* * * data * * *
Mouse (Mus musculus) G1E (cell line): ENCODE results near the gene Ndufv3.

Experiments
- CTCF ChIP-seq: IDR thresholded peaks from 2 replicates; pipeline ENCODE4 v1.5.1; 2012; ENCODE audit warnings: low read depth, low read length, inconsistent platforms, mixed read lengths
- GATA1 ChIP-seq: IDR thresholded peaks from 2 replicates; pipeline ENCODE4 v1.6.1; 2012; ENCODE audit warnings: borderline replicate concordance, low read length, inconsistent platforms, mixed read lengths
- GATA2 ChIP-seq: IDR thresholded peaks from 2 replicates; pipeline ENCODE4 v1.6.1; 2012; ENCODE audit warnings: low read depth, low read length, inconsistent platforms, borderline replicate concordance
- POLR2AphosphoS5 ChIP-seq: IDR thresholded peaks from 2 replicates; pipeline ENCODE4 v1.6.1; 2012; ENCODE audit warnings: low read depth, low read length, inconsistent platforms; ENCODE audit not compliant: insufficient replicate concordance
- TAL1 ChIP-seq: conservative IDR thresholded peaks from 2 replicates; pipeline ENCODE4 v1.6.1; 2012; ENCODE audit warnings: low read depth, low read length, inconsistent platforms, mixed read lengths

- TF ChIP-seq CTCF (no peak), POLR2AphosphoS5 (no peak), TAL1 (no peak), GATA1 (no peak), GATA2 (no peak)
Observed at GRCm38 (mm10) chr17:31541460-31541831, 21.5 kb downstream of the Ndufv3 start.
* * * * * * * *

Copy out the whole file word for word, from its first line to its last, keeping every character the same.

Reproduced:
Mouse (Mus musculus) G1E (cell line): ENCODE results near the gene Ndufv3.

Experiments
- CTCF ChIP-seq: IDR thresholded peaks from 2 replicates; pipeline ENCODE4 v1.5.1; 2012; ENCODE audit warnings: low read depth, low read length, inconsistent platforms, mixed read lengths
- GATA1 ChIP-seq: IDR thresholded peaks from 2 replicates; pipeline ENCODE4 v1.6.1; 2012; ENCODE audit warnings: borderline replicate concordance, low read length, inconsistent platforms, mixed read lengths
- GATA2 ChIP-seq: IDR thresholded peaks from 2 replicates; pipeline ENCODE4 v1.6.1; 2012; ENCODE audit warnings: low read depth, low read length, inconsistent platforms, borderline replicate concordance
- POLR2AphosphoS5 ChIP-seq: IDR thresholded peaks from 2 replicates; pipeline ENCODE4 v1.6.1; 2012; ENCODE audit warnings: low read depth, low read length, inconsistent platforms; ENCODE audit not compliant: insufficient replicate concordance
- TAL1 ChIP-seq: conservative IDR thresholded peaks from 2 replicates; pipeline ENCODE4 v1.6.1; 2012; ENCODE audit warnings: low read depth, low read length, inconsistent platforms, mixed read lengths

- TF ChIP-seq CTCF (no peak), POLR2AphosphoS5 (no peak), TAL1 (no peak), GATA1 (no peak), GATA2 (no peak)
Observed at GRCm38 (mm10) chr17:31541460-31541831, 21.5 kb downstream of the Ndufv3 start.